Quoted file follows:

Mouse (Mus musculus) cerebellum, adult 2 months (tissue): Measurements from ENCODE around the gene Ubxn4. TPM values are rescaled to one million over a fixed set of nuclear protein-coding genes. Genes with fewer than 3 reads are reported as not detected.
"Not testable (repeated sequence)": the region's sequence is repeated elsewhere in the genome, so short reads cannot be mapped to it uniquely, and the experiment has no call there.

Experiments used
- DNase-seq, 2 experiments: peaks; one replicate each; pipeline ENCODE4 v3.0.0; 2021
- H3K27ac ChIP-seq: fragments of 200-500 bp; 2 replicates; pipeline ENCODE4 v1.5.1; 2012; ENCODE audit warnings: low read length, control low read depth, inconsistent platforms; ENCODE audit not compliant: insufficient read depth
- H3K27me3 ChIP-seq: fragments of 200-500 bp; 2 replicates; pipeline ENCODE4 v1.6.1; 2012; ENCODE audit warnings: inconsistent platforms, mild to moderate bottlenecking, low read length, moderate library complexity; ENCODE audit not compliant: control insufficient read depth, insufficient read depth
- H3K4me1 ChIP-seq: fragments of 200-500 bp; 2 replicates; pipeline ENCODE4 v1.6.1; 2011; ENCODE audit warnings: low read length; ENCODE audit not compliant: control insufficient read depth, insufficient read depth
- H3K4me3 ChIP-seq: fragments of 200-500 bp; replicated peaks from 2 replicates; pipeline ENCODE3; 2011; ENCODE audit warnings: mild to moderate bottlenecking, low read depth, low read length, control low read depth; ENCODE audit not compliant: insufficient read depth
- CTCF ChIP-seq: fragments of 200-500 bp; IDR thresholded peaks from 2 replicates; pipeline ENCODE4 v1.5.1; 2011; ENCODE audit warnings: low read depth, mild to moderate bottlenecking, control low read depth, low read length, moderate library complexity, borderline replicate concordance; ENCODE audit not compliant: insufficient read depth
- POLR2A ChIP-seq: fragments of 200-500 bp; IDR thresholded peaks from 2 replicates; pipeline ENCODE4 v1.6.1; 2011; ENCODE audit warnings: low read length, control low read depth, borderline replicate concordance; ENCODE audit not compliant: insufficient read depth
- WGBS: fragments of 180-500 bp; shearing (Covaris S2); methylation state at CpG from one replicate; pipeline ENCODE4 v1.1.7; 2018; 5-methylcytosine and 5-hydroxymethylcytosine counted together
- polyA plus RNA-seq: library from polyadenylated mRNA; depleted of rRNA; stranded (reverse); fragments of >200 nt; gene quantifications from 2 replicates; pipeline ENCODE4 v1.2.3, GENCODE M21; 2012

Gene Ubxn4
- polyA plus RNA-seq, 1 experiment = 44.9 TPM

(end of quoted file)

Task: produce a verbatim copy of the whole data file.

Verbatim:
Mouse (Mus musculus) cerebellum, adult 2 months (tissue): Measurements from ENCODE around the gene Ubxn4. TPM values are rescaled to one million over a fixed set of nuclear protein-coding genes. Genes with fewer than 3 reads are reported as not detected.
"Not testable (repeated sequence)": the region's sequence is repeated elsewhere in the genome, so short reads cannot be mapped to it uniquely, and the experiment has no call there.

Experiments used
- DNase-seq, 2 experiments: peaks; one replicate each; pipeline ENCODE4 v3.0.0; 2021
- H3K27ac ChIP-seq: fragments of 200-500 bp; 2 replicates; pipeline ENCODE4 v1.5.1; 2012; ENCODE audit warnings: low read length, control low read depth, inconsistent platforms; ENCODE audit not compliant: insufficient read depth
- H3K27me3 ChIP-seq: fragments of 200-500 bp; 2 replicates; pipeline ENCODE4 v1.6.1; 2012; ENCODE audit warnings: inconsistent platforms, mild to moderate bottlenecking, low read length, moderate library complexity; ENCODE audit not compliant: control insufficient read depth, insufficient read depth
- H3K4me1 ChIP-seq: fragments of 200-500 bp; 2 replicates; pipeline ENCODE4 v1.6.1; 2011; ENCODE audit warnings: low read length; ENCODE audit not compliant: control insufficient read depth, insufficient read depth
- H3K4me3 ChIP-seq: fragments of 200-500 bp; replicated peaks from 2 replicates; pipeline ENCODE3; 2011; ENCODE audit warnings: mild to moderate bottlenecking, low read depth, low read length, control low read depth; ENCODE audit not compliant: insufficient read depth
- CTCF ChIP-seq: fragments of 200-500 bp; IDR thresholded peaks from 2 replicates; pipeline ENCODE4 v1.5.1; 2011; ENCODE audit warnings: low read depth, mild to moderate bottlenecking, control low read depth, low read length, moderate library complexity, borderline replicate concordance; ENCODE audit not compliant: insufficient read depth
- POLR2A ChIP-seq: fragments of 200-500 bp; IDR thresholded peaks from 2 replicates; pipeline ENCODE4 v1.6.1; 2011; ENCODE audit warnings: low read length, control low read depth, borderline replicate concordance; ENCODE audit not compliant: insufficient read depth
- WGBS: fragments of 180-500 bp; shearing (Covaris S2); methylation state at CpG from one replicate; pipeline ENCODE4 v1.1.7; 2018; 5-methylcytosine and 5-hydroxymethylcytosine counted together
- polyA plus RNA-seq: library from polyadenylated mRNA; depleted of rRNA; stranded (reverse); fragments of >200 nt; gene quantifications from 2 replicates; pipeline ENCODE4 v1.2.3, GENCODE M21; 2012

Gene Ubxn4
- polyA plus RNA-seq, 1 experiment = 44.9 TPM